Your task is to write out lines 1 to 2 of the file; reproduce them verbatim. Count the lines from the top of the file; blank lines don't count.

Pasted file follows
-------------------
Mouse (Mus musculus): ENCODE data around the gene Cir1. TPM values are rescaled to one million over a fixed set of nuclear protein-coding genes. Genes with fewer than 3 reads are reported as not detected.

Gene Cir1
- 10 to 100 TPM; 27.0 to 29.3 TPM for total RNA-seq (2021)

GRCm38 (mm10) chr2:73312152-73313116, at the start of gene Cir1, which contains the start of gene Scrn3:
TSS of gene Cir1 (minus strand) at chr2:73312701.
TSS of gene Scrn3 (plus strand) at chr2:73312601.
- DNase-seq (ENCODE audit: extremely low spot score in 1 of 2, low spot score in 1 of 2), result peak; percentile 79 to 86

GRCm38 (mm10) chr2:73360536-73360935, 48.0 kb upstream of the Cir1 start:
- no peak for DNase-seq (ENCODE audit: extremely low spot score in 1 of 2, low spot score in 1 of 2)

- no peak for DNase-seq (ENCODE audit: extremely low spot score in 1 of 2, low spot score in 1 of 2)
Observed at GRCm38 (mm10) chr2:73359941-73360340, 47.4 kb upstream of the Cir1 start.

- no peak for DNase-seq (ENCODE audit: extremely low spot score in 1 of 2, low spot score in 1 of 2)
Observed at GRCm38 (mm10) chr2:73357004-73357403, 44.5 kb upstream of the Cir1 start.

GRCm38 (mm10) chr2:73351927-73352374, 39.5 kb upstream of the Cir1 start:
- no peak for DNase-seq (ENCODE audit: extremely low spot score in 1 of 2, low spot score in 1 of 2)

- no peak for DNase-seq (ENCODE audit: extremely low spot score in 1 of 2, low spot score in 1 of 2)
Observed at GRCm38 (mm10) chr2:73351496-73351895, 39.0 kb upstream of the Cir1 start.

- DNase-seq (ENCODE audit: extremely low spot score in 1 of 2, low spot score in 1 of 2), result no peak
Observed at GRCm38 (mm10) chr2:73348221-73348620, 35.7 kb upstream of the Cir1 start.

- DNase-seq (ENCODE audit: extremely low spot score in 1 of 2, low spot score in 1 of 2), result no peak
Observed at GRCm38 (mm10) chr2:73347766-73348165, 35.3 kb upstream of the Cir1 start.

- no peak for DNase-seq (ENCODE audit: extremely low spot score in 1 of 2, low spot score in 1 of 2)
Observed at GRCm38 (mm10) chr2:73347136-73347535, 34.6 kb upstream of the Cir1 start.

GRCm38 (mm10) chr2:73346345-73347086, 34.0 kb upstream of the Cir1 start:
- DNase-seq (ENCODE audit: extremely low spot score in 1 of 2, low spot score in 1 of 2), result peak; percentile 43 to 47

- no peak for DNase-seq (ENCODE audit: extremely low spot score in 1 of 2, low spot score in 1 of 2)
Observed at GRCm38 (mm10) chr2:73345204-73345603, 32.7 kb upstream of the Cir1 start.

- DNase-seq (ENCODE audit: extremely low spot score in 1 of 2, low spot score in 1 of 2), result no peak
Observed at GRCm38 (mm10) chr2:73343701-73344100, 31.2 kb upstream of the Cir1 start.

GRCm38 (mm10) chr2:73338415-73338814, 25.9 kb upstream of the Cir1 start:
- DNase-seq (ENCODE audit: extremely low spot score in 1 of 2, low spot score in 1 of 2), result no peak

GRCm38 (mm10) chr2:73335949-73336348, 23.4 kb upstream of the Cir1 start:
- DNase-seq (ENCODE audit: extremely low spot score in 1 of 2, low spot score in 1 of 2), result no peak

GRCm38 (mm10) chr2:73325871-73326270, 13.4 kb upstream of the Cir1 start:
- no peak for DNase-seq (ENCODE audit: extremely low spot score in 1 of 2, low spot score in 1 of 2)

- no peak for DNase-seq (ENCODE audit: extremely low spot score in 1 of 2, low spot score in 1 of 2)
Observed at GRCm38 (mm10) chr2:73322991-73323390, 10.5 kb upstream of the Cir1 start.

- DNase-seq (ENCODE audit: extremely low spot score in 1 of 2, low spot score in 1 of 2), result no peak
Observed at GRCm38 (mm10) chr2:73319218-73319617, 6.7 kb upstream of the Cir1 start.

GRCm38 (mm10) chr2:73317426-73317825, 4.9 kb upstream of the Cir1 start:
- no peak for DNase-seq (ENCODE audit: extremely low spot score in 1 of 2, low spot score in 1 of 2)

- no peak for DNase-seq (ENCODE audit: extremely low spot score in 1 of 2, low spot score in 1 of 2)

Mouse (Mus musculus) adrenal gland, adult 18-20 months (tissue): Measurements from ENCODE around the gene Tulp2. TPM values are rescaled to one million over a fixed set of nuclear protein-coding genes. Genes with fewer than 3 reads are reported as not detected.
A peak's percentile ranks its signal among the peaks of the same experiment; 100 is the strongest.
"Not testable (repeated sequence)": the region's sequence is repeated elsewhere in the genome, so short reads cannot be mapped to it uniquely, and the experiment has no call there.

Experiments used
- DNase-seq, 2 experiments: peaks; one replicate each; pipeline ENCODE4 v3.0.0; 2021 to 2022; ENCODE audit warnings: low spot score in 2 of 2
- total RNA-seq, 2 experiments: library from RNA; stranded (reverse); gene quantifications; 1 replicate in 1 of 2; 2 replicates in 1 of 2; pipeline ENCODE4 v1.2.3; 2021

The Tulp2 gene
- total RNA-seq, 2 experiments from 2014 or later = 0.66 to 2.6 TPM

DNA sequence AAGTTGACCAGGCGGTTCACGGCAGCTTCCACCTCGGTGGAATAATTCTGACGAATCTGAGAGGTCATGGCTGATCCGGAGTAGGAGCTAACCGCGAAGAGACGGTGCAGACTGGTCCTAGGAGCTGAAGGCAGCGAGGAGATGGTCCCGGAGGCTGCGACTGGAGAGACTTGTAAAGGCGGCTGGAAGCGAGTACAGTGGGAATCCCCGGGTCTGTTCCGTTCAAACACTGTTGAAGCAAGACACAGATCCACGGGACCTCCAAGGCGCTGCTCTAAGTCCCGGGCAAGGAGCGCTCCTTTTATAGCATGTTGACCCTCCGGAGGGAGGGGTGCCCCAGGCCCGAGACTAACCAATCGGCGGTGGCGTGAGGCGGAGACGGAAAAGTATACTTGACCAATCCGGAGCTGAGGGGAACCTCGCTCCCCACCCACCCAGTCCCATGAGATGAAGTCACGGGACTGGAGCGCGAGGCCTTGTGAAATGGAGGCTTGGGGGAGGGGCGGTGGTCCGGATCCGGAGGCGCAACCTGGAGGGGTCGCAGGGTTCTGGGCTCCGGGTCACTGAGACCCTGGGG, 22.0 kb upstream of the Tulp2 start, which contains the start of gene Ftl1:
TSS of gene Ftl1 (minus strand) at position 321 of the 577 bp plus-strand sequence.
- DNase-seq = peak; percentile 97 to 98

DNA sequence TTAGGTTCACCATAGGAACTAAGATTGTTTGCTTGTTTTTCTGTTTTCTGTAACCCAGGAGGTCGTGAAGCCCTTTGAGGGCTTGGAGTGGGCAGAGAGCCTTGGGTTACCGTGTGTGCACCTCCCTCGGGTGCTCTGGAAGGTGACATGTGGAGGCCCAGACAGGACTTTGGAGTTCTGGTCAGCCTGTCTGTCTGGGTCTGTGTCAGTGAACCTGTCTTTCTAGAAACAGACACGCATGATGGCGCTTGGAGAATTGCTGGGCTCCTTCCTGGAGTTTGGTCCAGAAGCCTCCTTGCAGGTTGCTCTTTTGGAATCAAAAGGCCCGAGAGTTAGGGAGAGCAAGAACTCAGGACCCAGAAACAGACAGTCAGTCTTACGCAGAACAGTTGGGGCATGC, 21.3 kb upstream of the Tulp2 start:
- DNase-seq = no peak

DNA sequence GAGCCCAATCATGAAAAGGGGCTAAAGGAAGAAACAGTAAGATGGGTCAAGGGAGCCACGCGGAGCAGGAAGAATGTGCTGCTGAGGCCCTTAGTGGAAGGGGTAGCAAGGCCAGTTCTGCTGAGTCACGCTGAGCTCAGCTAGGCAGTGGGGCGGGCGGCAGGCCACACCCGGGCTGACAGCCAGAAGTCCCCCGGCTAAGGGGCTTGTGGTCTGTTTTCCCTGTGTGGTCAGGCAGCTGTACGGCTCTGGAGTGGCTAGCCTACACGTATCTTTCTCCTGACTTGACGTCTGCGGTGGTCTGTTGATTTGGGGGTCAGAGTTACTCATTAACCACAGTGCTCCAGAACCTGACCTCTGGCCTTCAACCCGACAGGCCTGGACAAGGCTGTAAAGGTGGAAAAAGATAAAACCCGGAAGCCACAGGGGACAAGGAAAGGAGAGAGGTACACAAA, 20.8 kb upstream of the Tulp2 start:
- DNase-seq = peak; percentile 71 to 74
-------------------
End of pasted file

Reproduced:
Mouse (Mus musculus): ENCODE data around the gene Cir1. TPM values are rescaled to one million over a fixed set of nuclear protein-coding genes. Genes with fewer than 3 reads are reported as not detected.

Gene Cir1